Dissolution of Civil Partnership
In 2005 the law changed so that same-sex couples achieved similar rights, obligations, and entitlements as to marriage by entering into a civil partnership.
The law further changed in 2014, to allow same-sex couples to marry and additional changes in December 2019 allowed heterosexual couples to enter into civil partnerships.
Those couples who have entered into a civil partnership and who now wish to end it, must take steps to dissolve their civil partnership.
A Dissolution of a civil partnership follows the same procedure as a divorce i.e., the civil partnership has irretrievably broken down and this is evidenced by using one of four factors:
Two years of separation with both parties consenting to a dissolution.
Desertion for two years (as with divorce procedure, this is very rarely used)
Five years separation where consent of the other party is not required.
Financial Consequences of Dissolution
A dissolution of a civil partnership gives each party the same financial entitlements and outcome as if a marriage were going through a divorce process.
The financial consequences of dissolution are often the most important part of any separation. On a dissolution it is important to consider 3 financial aspects.
Income (how each party is to live day to day)
Capital (where each party is going to live to provide a home )
Pension fund (having a fund of capital and income for the future.)
The courts have a wide discretion to alter income, capital and pension fund with the first priority to ensure that children have a home, The relevant law can be found in s.25 Matrimonial Causes Act 1973.
You will often hear lawyers mention " the matrimonial pot" which is an imaginary pot into which all assets of the marriage or civil partnership are placed and are divided up fairly and reasonably, considering fact specific issues.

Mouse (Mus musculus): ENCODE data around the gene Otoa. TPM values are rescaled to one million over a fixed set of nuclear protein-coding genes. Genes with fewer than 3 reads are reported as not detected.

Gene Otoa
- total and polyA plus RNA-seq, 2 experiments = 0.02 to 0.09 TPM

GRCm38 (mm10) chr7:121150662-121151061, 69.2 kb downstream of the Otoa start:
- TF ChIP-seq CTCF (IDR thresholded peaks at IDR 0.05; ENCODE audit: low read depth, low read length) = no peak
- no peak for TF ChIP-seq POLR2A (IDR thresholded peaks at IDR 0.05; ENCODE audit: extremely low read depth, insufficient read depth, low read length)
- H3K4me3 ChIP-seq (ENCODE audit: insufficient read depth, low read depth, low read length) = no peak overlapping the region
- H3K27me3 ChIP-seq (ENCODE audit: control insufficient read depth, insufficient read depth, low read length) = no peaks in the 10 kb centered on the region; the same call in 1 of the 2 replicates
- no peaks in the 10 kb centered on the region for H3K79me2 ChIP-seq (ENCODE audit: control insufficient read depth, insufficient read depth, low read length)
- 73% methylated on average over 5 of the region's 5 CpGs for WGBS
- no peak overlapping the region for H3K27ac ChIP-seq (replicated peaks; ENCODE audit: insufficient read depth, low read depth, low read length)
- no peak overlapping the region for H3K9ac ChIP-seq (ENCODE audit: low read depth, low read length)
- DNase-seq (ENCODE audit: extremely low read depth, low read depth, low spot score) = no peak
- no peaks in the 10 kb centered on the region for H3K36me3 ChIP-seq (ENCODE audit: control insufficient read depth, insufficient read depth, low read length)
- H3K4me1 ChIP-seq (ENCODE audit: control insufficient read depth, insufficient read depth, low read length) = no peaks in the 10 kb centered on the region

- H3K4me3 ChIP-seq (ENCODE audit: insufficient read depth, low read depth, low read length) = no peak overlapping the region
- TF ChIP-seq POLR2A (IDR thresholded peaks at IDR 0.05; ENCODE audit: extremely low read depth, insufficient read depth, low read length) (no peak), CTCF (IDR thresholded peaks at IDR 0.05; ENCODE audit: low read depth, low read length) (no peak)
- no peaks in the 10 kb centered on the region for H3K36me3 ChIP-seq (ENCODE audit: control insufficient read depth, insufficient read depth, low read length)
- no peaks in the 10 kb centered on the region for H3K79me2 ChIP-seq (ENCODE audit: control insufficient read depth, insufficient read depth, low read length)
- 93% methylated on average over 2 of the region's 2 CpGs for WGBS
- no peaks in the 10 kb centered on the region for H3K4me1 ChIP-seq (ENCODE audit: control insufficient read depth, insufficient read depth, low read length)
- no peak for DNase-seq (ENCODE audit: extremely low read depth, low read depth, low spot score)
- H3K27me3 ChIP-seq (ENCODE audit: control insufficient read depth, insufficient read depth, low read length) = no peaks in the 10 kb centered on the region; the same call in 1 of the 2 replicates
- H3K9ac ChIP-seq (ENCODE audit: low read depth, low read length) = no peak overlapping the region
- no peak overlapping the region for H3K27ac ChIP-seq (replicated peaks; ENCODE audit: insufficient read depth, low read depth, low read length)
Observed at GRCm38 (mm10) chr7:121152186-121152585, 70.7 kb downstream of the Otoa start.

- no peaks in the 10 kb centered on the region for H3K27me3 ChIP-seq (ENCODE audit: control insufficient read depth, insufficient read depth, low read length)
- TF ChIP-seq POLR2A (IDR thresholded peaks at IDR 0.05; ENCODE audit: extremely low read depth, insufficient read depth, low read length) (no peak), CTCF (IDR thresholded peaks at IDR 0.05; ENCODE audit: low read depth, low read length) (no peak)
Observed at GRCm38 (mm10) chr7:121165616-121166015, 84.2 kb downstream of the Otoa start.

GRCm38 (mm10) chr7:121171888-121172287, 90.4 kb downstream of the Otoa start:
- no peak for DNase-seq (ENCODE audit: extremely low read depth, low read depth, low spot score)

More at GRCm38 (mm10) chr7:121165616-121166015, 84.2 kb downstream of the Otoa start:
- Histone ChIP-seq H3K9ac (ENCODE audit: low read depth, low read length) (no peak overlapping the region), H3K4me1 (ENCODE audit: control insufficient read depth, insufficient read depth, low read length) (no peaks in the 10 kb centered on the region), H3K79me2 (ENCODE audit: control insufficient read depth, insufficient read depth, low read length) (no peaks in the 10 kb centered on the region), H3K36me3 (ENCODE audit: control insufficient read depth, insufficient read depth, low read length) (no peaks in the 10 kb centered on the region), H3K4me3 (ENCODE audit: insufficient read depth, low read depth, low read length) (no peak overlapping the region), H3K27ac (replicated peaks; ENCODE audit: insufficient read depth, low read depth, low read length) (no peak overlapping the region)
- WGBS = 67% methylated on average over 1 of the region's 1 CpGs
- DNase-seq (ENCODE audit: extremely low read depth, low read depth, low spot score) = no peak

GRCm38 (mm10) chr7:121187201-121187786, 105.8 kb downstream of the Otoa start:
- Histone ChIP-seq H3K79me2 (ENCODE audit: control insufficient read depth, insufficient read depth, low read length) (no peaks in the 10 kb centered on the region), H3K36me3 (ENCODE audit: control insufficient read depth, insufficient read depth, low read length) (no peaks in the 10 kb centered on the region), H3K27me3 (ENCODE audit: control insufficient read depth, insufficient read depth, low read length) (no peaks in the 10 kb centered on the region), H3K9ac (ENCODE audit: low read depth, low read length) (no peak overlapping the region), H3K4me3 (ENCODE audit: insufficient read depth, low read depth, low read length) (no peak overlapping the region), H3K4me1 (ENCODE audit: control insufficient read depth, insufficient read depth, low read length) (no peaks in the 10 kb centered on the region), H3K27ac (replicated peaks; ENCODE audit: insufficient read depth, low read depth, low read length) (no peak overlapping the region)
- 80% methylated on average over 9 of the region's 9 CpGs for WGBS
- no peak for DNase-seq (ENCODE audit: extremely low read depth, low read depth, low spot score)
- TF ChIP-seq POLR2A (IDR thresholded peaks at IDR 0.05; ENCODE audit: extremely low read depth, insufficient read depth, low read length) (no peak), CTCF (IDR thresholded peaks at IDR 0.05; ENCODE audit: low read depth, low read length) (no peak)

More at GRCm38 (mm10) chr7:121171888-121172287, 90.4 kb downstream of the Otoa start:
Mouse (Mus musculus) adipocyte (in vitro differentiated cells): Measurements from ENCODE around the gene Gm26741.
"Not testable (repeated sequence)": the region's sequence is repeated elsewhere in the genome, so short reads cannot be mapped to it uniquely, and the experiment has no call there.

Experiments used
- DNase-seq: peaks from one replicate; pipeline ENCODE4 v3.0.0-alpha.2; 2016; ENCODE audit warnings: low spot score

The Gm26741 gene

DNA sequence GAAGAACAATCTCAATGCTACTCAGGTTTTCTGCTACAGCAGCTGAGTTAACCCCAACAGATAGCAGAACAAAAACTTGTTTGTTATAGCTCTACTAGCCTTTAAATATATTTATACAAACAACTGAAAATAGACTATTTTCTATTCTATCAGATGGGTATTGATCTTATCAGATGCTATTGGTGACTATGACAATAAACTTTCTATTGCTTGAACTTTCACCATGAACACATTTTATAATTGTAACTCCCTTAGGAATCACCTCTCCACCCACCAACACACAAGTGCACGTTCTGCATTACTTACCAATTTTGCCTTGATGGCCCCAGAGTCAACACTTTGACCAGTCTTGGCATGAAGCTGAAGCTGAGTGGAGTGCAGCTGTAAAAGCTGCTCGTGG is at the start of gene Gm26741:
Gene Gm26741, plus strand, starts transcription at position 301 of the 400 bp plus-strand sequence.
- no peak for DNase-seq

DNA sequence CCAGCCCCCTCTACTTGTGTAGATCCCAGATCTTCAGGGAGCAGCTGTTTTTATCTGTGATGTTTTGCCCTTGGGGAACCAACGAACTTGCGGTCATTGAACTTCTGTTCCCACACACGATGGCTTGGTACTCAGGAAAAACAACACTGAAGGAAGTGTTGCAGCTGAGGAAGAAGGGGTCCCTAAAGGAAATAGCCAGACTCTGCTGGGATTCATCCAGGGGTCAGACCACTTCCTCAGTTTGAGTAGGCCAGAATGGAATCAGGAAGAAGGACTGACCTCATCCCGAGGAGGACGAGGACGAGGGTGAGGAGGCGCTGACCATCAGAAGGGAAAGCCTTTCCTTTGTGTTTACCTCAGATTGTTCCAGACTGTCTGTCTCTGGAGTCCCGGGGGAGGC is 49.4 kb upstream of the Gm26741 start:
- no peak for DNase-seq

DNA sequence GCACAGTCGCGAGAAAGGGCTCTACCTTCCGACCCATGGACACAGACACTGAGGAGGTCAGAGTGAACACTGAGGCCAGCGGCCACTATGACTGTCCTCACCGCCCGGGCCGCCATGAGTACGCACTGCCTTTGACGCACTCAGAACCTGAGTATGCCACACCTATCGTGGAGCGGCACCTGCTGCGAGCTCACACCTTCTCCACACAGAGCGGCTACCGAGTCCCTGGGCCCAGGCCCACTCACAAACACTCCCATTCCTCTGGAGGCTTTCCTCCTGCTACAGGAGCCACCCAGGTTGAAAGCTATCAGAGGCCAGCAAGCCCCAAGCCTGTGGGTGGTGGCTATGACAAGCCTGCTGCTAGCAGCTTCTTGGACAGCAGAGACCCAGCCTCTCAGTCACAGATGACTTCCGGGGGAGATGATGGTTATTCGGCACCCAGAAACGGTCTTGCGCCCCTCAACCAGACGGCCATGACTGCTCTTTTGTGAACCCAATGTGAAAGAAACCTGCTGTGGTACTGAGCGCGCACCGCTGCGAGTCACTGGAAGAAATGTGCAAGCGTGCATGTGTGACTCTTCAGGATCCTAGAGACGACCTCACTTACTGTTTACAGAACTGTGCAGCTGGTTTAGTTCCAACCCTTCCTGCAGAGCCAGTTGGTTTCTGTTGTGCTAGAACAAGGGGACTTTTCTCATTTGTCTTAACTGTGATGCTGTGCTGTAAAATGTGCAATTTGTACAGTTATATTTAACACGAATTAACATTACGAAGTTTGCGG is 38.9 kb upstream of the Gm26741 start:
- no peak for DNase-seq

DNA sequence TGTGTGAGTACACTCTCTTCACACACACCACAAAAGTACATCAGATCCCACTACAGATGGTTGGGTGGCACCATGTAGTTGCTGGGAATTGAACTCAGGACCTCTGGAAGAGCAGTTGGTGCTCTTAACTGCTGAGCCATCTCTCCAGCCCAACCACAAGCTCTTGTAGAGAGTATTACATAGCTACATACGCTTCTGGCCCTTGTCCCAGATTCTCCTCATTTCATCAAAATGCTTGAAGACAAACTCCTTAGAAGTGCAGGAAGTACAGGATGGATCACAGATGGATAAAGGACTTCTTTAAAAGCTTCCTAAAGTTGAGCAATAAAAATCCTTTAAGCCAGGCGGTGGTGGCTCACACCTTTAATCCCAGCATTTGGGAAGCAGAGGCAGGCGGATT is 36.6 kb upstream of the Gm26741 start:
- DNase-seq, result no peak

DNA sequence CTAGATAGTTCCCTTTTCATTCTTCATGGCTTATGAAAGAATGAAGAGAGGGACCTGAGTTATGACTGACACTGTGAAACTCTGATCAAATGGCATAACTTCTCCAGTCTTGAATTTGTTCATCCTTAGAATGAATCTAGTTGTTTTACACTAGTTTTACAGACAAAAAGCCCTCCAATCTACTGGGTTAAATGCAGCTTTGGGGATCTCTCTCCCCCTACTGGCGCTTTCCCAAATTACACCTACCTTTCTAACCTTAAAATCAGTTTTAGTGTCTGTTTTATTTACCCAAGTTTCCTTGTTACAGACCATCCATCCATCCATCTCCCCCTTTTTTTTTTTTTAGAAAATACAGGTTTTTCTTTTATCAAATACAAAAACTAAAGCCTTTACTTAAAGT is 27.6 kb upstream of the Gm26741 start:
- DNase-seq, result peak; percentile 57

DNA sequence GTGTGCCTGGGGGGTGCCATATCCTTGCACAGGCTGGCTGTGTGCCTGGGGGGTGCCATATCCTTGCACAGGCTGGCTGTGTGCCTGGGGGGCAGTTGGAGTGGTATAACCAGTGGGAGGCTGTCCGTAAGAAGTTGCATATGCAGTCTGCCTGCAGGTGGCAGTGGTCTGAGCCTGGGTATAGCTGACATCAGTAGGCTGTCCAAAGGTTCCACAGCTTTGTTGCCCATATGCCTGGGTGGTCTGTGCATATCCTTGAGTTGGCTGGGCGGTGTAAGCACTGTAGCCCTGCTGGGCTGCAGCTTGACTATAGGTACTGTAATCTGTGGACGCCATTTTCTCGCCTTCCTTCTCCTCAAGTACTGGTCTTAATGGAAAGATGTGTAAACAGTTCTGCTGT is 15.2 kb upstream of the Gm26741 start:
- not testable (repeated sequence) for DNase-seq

Both parties are expected to give full disclosure of all income, capital and pension fund. Then, if possible, an agreement is reached either through negotiations between lawyers, mediation, collaborative meetings, or arbitration.
If none of these are suitable for your case, then an application to the family court is made and I will guide you through court proceedings.
Financial aspects of dissolution can include:
Dealing with property either owned jointly or individually.
Pensions which can be shared on a divorce or dissolution or offset against other assets
Payment of capital lump sums
Payment of spousal and child maintenance
Sharing of investments
Valuations of businesses and sharing of business assets
Trusts and Family Settlements
I often deal with cases where individuals have significant assets so called "high net worth individuals" which can involve multi-million-pound settlements.
I have experience of cases where assets are hidden, and investigations are required. Also, with cases where it is necessary to stop one party dissipating assets. In this we apply to the court for an injunction " freezing" assets.
Where companies are involved, I will instruct expert forensic accountants to value businesses and also to examine family trusts. If pension funds are involved, I will instruct pension actuaries to advise in relation to pension sharing.
I understand that financial matters are an important part and can be the most worrying aspect of any separation. My aim is to achieve a positive result for you. With my experience, I will help to overcome any financial concerns you may have surrounding dissolution.
How I Can Help
I know it can be a difficult decision to take steps to dissolve a civil partnership and I will provide you with appropriate legal advice in a timely, cost effective, and productive way. If you wish to discuss matters, please do not hesitate to get in contact with me. With my expertise and knowledge of dissolution, I can guide you through the process.